Nelson Memo Targeted Again

The Nelson memo is back in Congress' crosshairs

Yesterday, I critiqued the report OSTP delivered to its Congressional committees regarding the financial and other impacts of the August 2022 Nelson memo.

This memo has had a difficult history:

  • It was issued when Nelson was acting Director of OSTP, and while the current Senate-approved Director was in the midst of final confirmation hearings
    • The initial release consisted of two parts — one redolent of pure OA PR, and another a mix of OA PR and more serious, lawyerly, adult thinking
      • This made the release look rushed and amateurish
    • Releasing an important policy mandate that would tie her boss to a policy she had no hand in crafting or approving made Nelson’s move look like a rookie mistake by an inexperienced administrator
      • Nelson left OSTP soon thereafter
  • Congressional scrutiny started almost immediately, with a sternly worded outline of concerns following within a few months
  • These concerns continued to be sounded, as second-order legal and financial effects appeared either insurmountable or worrisome
    • The funding also became a political football for anti-“woke” Republicans because of its emphasis on “equity” and alignment with science
  • In March 2024, OSTP was given 100 days to produce a more thorough evaluation
  • This was produced yesterday, and it was underwhelming

Now, the committees overseeing OSTP have reintroduced some familiar language stripping funding in their portion of a forthcoming appropriations bill:

SEC. 552. None of the funds made available by this or any other Act may be used to implement, administer, apply, enforce, or carry out the Office of Science and Technology Policy’s August 25, 2022, Memorandum to Executive Departments and Agencies entitled ‘‘Ensuring Free, Immediate, and Equitable Access to Federally Funded Research.’’

This time, there are no direct entanglements with anti-“woke” sentiments. Instead, it looks like a blunt deprivation of funding.

  • That said, Sec. 553 is all about shutting down DEI and various “woke” funding, making the disentangling of Sec. 552 an even starker repudiation.

The Nelson memorandum is back in the crosshairs.

Because Washington politics are in such disrepair, this is seen as part of a GOP-led movement to attack the Justice Department by stripping $1 billion from the DOJ, defunding various initiatives the Biden Administration likes, and blocking the DOJ’s request for a new FBI headquarters.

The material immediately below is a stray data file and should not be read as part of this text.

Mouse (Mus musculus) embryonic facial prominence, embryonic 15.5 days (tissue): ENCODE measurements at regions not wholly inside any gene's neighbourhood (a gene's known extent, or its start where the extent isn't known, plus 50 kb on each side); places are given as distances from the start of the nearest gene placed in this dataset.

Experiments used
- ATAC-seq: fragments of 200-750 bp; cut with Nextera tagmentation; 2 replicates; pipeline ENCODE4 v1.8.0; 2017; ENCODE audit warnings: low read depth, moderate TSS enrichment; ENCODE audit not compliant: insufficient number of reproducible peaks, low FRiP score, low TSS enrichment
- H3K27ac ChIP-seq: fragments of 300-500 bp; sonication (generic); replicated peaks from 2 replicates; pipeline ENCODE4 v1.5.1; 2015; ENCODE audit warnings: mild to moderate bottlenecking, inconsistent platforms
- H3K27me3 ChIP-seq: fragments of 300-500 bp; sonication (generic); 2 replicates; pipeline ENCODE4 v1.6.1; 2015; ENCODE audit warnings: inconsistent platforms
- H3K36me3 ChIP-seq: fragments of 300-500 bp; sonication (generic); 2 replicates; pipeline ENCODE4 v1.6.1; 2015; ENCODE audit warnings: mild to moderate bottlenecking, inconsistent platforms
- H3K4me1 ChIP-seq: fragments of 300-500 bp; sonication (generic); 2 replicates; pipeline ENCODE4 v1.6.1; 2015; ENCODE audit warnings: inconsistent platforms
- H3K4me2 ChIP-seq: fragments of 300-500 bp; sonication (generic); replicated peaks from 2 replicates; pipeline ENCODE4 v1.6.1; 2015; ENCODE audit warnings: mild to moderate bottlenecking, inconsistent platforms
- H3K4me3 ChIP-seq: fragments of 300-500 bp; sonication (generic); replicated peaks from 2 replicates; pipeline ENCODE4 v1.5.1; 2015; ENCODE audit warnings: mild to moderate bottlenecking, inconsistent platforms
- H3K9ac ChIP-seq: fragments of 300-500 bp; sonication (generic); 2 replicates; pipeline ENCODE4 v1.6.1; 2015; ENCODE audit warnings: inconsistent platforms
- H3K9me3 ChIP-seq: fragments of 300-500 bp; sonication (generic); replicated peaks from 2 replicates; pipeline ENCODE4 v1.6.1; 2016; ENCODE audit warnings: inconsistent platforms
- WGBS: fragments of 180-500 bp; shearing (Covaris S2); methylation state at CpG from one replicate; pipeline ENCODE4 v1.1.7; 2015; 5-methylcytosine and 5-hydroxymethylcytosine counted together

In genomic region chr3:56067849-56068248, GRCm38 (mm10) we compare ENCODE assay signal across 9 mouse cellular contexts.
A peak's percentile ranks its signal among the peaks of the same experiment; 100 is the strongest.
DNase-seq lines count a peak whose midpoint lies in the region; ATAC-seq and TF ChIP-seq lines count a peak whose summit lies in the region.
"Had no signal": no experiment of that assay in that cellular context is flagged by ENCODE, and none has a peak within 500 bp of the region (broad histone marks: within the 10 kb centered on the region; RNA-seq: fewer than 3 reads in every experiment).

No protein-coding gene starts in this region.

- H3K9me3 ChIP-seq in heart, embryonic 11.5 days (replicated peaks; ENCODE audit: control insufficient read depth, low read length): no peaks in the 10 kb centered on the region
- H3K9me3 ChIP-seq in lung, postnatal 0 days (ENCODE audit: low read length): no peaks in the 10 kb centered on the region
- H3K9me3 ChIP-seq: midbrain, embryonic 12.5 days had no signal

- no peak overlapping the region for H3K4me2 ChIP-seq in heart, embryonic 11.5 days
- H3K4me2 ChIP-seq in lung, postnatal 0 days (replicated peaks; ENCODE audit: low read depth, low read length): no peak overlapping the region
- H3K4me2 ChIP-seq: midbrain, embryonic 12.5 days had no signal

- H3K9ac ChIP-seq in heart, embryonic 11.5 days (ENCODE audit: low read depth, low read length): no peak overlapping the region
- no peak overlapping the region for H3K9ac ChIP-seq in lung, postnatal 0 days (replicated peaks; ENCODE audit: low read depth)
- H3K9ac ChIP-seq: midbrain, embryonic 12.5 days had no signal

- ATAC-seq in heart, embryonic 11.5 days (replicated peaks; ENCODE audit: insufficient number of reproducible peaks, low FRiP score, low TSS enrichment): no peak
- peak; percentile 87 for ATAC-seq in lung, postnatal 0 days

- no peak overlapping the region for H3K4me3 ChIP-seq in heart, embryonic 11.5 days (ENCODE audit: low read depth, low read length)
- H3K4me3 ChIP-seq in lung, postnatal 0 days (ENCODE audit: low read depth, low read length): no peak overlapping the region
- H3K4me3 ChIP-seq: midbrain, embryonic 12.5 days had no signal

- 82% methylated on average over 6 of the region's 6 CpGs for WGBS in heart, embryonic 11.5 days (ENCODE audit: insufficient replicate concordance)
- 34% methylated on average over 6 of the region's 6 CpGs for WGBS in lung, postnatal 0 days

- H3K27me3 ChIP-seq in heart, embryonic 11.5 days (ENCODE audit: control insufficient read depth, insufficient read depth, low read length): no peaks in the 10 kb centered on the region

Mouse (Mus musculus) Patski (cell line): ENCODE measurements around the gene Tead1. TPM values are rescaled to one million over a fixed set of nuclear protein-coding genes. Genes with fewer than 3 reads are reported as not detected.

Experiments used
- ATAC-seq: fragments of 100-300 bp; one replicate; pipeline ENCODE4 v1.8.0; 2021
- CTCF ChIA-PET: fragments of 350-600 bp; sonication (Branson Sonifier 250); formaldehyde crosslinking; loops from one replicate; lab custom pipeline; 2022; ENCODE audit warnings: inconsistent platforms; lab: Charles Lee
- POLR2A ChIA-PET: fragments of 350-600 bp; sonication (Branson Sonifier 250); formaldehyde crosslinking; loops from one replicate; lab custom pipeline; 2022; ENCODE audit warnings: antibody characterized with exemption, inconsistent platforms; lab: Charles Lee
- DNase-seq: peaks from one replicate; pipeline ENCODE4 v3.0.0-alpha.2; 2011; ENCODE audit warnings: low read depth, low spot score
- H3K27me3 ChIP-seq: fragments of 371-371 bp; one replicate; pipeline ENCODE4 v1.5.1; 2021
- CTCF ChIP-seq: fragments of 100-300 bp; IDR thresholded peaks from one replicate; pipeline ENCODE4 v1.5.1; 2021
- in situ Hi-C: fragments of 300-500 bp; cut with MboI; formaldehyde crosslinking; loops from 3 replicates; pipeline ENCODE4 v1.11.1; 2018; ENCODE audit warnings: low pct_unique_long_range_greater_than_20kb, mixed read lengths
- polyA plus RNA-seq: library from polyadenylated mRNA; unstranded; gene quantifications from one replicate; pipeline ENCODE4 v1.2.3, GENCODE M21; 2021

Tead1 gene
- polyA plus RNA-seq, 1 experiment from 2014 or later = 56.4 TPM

However, with the OSTP language separated out, it may have a better chance of passing intact, as noted above.

I have to say, if Nelson wanted people on her side, she didn’t do anything to ensure it, as I wrote in September 2022:

[Director Arati] Prabhakar will be entering the job in the wake of the OSTP public access guidance issued last month. What might she see as an experienced administrator?

She may note first and foremost the lack of stakeholder involvement. She may register the discrepancies in tone and detail between various elements of what was released. She may clock the budget implications.

She may also note that these materials were issued by someone in a transitional, acting role. In fact, Nelson’s lack of administrative experience may be on display in the timing of the guidance’s development and release. It’s more than a little unusual for an acting or interim Director to put in place a policy with so many potential implications. It seems even stranger when you are reminded that Prabhakar was nominated in June, and given a strong probability of flying through the confirmation process — which she did.

Yet, not two months after she was nominated and less than a month before she was confirmed, her acting Director predecessor released a policy with wide-ranging policy, practice, and economic implications. A more experienced administrator might have pumped the brakes in June, mapped out the timing of the approval of her incoming boss, and shelved the policy proposal until September or October. . . . With the Congressional Budget Office (CBO) likely to weigh in on the OSTP’s superficial economic analysis for its new public access guidance, Prabhakar may also be facing intense questioning about the obligations her predecessor created — without stakeholder input, and without a sufficiently robust analysis. It’s also possible she intervenes before this point.

My guess is that Prabhakar was never a fan of the policy, and certainly not a fan of Nelson’s overzealous and clumsy stint as the acting Director, leaving her with a mess to clean up. It wouldn’t surprise me — but we will probably never know — if Prabhakar quietly set about reversing things behind the scenes. That’s what an experienced administrator would do — get things back to neutral, get some “red” off the ledger, and move forward, all without stirring up any major public issues.

I doubt she’s aggressively lobbying for the funding of Nelson’s initiatives.

Add this to the criticism of expenses surrounding REF29, and the era of unbridled OA funding seems to be meeting some hard realities that come when you place politicians and bureaucrats above scientists and experts.

Politics are unpredictable.

In any event, this tempest in the OSTP pot is not over with.

Note: In yesterday’s post, I have corrected the date of the initial bill requiring OSTP to file a new assessment, which makes their submission late by about a week, as well.

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